Kudumbashree: A poverty alleviation program in Kerala

In 1987, Government of India and United Nations Children’s Fund (UNICEF) the sponsored the Urban Basic Services (UBS) program for those living in slums. Then this UBS program was expanded to the urban poor who were living in low-income neighborhoods and was named Urban Basic Services for the Poor (UBSP). The fundamental principle of UBSP was community participation and then identifies needs, planning, prioritizing, implementing, monitoring, and feedback of these poor people. A three-tiered community structure was instituted, so as to empower the poor especially the women. Then later on, in the early 1990’s Kerala took up this UBSP so as to empower women. This lead to two models on pilot basics.

  1. Alleppey Urban Model: Alappuzha Community Based Nutrition Program (CBNP)

  2. Malappuram Rural Model

Alleppey Urban Model: Alappuzha Community Based Nutrition Program (CBNP)

UNICEF and the Alleppey Municipal UBSP initiated a community-based nutrition program (CBNP) in Alleppey in 19911. It was done on pilot basics only related to nutrition of poor people are to be addressed by this model. It was targeted to increase the nutritional level of children of age 0- 5 years old where the nutritional level is measured by weight-for-age and also improve the nutritional status of women ages 15- 45 years old where the nutritional level is measured by weight and height. Firstly, the agenda of this program was set and then they did a survey to identify the key causes of malnutrition among children and women. This was done in about 5,728 households living in 7 of 36 wards of Alleppey town and then they decided to shortlist nine risk factors and all those families with four or more of the following risk factors were classified as below the poverty line (BPL). These factors are:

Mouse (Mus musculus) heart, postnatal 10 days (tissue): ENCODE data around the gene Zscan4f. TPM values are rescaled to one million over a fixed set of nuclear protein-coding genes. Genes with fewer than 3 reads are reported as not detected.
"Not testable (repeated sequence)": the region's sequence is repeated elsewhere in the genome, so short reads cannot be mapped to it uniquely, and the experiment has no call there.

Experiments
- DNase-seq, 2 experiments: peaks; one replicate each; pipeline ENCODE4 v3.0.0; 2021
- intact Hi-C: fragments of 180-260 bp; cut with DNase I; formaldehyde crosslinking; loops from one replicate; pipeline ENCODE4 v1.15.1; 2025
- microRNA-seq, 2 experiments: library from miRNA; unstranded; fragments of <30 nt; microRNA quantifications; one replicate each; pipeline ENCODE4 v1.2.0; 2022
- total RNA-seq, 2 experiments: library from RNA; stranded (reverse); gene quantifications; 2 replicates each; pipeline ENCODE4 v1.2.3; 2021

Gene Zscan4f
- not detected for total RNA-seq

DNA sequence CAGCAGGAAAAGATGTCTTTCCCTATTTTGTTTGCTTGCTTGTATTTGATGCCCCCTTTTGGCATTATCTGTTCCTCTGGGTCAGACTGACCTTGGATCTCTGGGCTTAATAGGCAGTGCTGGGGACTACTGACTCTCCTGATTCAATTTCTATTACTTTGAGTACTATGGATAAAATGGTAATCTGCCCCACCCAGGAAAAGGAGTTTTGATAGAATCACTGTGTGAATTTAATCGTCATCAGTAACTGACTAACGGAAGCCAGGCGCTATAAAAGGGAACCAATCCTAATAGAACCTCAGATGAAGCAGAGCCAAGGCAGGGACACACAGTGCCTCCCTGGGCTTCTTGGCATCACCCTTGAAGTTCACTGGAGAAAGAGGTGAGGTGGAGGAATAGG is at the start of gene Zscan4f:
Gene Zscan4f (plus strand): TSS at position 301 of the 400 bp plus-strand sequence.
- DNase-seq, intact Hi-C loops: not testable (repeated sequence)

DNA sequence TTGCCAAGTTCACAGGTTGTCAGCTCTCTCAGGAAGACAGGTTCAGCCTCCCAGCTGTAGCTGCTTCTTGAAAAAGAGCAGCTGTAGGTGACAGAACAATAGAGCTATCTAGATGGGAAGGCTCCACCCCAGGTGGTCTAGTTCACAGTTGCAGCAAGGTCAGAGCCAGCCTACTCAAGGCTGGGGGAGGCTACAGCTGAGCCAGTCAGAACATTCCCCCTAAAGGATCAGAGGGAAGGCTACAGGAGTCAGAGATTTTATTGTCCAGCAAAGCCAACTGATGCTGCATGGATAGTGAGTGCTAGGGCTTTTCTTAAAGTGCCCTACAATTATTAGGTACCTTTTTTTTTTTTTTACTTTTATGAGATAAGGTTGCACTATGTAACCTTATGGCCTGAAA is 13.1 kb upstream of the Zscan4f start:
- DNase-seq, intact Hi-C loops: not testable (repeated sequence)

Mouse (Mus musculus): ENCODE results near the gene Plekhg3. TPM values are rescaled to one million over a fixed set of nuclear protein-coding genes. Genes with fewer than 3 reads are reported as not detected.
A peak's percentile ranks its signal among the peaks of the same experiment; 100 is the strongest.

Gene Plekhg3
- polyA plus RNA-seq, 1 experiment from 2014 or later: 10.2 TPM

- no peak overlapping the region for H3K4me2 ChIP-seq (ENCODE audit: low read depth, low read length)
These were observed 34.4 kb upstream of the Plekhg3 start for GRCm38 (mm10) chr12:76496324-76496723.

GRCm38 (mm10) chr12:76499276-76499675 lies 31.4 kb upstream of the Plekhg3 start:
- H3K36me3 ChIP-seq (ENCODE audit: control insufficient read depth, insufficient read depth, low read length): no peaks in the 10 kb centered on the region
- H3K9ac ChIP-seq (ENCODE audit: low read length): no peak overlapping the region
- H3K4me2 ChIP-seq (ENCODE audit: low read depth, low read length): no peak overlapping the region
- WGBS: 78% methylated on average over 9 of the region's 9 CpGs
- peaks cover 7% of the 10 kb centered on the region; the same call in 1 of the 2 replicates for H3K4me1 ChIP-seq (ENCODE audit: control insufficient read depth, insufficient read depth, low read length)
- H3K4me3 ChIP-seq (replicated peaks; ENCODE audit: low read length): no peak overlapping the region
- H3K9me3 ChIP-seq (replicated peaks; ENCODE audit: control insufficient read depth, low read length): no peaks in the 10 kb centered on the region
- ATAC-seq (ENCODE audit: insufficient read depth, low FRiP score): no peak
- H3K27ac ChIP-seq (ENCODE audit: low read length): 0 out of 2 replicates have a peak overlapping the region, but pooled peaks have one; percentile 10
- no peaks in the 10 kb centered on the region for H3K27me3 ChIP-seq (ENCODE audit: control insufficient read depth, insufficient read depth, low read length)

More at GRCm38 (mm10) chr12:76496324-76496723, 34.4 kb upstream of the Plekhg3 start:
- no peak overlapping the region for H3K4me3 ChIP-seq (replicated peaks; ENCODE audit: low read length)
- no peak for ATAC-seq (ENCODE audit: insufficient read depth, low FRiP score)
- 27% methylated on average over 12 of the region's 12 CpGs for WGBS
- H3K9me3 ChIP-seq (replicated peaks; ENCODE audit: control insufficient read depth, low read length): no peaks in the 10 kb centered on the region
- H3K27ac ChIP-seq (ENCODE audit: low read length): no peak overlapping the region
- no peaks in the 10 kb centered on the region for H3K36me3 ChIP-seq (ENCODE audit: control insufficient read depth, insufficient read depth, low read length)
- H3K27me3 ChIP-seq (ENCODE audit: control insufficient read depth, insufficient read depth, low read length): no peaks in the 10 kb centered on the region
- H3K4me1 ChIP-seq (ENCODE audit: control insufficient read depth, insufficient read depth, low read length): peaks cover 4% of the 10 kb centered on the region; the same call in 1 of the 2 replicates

• kutcha (mud) house

  • no access to safe drinking water

  • family getting only two meals a day or less,

  • presence of children below age 5

  • alcoholic or drug addict

  • scheduled caste or scheduled tribe family

  • no access to sanitary latrine

  • illiterate adult

  • Not more than one earning family member.

Even though it identifies these 9 criteria to identify the BPL families, but there are some issues in these criteria. The meaningful poverty assessment should be based on sound conceptual foundations. We should have comprehensive framework for measuring poverty. We should clearly identify poor from non poor, find the depth of poverty, we should be able to make meaningful aggregation about the magnitude of poverty in any particular region. Any four criteria out of nine in the KDS index means that all criteria are treated as independent and equally important. They however are not independent and equally important (OOMMEN). So there should be some way of giving weights to these criteria. There were few other issues also.

UNICEF’s had a Triple A approach, and this was used to address the above issues and thus a package of interventions were identified such as income-generation schemes for unemployed women, shelter upgrading, enrollment of illiterate adults in the Total Literacy Programs and children in education programs of government of India, integrated child development services (ICDS) etc. As the implementation of this went, different stakeholders identified some deficiency in the existing government structures and thus community-level administrative/delivery system was suggested for better implementation. Thus the system of the Community Development Society (CDS) emerged with a unique set of bylaws.

CDS Structure

Firstly, poor families were identified and then they were organized into neighborhood groups (NHGs) by a community organizer who is an employee of the municipality. Each NHG consisted of 20-45 BPL families. Each NHG member elected a five-member committee called the neighborhood groups committee (NHGC). Then these NHGs were federated at ward level as area development societies (ADS). The ADSs were then federated at the municipal level as CDSs.

CDS Key Strategic Activities

  • Participatory planning and implementation

  • Thrift, credit

  • Micro enterprise

  • Convergence

  • Maternal and Child health

  • Poverty reduction

These are explained in detailed in Kudumbashree section

Malappuram Rural Model